By Josephine Marcotty
Do you know any kleptomaniacs? If so, here’s some news: A researcher at the University of Minnesota has found that a drug commonly used to treat alcoholism appears to work on kleptomania, too.
Here’s a pretty hilarious video on the study published today in the Journal of Biological Psychiatry. It features the researcher, Dr. John Grant, who explains the whole thing, and who also drew the cartoon. Be patient – he talks a while before it starts to get funny. No time for video? Keep reading below.
Grant, a psychiatrist at the university, says that kleptomania – an addiction to shoplifting – is similar to drug, alcohol, and gambling addiction. All seem to involve the pleasure receptors in the brain, the ones linked to “the rush and desire,” he said. They are the same receptors that respond to opiates.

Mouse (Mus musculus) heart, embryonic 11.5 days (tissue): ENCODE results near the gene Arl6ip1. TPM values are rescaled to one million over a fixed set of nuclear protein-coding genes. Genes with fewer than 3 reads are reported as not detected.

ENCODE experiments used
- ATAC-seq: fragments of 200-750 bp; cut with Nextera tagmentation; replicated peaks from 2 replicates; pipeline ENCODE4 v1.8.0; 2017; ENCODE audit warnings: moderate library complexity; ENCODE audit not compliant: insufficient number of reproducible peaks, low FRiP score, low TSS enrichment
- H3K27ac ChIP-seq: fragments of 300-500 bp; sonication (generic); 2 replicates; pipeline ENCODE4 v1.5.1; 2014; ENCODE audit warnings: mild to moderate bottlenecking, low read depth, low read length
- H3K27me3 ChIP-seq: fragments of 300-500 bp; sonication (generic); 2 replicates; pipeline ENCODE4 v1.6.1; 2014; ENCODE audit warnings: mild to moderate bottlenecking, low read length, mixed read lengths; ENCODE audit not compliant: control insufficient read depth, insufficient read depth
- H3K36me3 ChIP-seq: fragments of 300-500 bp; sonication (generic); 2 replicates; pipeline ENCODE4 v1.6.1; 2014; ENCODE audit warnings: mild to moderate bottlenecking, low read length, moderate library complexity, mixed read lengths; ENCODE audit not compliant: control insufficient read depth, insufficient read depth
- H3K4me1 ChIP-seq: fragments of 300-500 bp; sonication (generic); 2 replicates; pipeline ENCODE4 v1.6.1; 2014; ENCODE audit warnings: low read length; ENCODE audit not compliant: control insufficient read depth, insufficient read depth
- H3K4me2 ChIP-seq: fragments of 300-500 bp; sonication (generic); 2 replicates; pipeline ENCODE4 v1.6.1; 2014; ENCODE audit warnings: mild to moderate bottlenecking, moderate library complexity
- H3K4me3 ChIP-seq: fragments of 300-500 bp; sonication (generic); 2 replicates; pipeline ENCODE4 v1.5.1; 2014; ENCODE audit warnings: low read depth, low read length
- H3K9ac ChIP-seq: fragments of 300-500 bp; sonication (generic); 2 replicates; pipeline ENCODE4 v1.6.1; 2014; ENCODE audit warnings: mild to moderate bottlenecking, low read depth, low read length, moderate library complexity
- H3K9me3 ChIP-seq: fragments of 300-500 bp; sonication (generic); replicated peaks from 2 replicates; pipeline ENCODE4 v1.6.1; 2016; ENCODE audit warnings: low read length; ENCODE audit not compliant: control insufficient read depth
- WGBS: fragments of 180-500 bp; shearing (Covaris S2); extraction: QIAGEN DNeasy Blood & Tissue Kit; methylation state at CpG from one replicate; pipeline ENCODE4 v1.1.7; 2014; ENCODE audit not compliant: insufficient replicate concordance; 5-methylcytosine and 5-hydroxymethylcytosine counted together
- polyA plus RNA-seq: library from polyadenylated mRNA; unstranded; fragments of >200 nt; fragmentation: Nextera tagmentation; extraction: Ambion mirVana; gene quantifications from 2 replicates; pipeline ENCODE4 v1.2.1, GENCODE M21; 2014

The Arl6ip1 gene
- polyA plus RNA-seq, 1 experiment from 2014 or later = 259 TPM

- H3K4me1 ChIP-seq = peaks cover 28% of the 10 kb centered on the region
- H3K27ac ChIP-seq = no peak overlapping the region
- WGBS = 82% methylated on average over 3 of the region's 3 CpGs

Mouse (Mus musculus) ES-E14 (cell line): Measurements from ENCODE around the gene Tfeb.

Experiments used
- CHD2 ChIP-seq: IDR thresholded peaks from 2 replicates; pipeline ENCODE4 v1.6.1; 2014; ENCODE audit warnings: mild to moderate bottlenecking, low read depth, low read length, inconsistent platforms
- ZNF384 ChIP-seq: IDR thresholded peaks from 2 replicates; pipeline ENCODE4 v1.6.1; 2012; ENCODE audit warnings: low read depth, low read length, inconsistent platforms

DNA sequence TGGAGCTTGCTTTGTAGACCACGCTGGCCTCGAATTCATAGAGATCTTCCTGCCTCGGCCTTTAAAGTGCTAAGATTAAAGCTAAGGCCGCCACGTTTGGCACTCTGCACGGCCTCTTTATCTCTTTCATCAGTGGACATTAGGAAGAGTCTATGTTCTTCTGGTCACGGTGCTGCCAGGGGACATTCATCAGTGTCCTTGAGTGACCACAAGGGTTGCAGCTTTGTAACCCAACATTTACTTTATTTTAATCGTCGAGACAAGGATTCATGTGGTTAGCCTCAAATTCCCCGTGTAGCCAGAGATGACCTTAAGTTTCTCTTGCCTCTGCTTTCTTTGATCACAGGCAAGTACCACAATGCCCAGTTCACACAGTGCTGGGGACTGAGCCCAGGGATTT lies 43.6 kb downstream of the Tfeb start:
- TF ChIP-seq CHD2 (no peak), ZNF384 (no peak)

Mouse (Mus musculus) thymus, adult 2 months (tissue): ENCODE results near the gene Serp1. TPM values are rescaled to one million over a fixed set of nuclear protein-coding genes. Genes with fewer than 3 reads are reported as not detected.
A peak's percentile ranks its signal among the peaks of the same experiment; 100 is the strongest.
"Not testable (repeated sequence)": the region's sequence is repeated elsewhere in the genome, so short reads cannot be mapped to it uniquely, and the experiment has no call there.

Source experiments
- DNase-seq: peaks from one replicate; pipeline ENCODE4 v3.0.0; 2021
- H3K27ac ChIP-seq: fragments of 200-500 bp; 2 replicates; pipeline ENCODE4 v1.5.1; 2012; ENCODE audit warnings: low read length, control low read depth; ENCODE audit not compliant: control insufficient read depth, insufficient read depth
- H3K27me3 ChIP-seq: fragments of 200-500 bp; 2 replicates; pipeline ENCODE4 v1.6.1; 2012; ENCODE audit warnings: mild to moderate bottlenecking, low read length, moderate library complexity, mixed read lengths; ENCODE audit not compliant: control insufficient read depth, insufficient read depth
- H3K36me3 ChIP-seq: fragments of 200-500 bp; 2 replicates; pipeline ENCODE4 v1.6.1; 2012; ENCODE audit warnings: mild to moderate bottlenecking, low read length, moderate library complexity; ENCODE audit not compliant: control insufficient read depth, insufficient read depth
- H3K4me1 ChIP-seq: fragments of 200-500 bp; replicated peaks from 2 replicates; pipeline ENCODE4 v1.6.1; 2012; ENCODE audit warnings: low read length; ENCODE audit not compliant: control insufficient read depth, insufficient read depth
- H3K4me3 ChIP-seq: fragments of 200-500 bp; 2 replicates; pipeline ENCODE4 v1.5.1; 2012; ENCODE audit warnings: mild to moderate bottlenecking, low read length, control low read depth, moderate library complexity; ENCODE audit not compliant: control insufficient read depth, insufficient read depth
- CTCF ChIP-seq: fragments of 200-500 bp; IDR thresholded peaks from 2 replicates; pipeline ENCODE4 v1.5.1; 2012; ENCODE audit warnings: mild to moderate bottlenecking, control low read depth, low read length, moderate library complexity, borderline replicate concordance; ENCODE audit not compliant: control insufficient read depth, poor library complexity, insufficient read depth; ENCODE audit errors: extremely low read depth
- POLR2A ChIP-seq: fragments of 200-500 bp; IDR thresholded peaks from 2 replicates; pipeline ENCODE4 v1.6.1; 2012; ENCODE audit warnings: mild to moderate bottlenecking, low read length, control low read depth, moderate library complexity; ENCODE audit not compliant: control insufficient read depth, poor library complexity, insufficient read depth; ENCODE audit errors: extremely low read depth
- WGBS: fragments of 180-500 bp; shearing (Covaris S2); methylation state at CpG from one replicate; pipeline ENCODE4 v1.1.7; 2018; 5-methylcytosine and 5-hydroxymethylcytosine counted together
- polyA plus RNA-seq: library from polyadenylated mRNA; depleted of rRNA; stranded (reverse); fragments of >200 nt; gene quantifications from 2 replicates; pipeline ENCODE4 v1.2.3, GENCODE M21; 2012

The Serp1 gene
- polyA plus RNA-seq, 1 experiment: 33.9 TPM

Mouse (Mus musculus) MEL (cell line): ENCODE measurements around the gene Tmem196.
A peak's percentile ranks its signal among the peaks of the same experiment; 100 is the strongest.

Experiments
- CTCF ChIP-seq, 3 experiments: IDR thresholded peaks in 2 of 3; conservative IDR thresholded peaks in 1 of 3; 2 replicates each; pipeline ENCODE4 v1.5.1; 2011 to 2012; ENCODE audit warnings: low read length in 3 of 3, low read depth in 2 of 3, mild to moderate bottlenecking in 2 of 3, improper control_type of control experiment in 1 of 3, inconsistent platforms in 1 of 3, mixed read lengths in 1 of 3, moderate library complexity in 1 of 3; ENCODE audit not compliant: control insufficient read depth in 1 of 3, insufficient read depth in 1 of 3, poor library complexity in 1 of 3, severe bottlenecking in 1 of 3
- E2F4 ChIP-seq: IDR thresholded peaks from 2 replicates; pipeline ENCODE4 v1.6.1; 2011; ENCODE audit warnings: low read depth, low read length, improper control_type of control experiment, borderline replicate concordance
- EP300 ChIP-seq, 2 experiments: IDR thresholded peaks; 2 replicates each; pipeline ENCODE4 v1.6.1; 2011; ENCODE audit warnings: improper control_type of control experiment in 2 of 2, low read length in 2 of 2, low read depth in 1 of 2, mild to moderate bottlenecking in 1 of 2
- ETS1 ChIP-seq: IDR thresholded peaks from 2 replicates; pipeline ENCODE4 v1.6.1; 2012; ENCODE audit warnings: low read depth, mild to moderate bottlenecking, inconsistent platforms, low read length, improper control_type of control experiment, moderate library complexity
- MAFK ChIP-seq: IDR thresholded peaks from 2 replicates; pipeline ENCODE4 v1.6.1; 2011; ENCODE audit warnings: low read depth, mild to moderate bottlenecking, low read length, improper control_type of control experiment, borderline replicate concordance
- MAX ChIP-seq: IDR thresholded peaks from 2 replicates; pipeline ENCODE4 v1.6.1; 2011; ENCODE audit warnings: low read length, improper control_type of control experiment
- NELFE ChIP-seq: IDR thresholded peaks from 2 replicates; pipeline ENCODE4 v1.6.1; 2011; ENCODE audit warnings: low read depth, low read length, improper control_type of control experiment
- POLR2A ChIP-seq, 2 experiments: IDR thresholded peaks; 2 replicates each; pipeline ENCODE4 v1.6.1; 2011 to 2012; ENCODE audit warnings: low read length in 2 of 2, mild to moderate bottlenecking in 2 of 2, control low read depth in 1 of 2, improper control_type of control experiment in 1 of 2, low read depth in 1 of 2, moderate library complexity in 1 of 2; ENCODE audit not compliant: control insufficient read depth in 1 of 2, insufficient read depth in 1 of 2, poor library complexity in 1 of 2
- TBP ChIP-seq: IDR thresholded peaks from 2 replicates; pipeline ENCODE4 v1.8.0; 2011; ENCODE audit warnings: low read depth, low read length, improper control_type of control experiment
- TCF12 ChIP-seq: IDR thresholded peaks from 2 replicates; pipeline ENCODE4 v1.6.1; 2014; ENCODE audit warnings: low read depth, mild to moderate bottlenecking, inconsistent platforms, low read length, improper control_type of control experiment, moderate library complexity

The drug, Naltrexone, works on alcoholics and other addicts by blocking those receptors. All of a sudden, the urge to drink or use drugs goes away. So does that pleasurable feeling.
Grant decided to try it on kleptomaniacs. He found 25 people who spent at least one hour a week stealing, and a lot more time than that thinking about stealing. He put half of them on a placebo, and the other half on Naltrexone.
Everyone who took the drug reported less obsessive thinking about stealing, and reported less stealing when compared to the other group.
Grant said the drug is not likely to be a cure, but it could help especially when used in combination with therapy.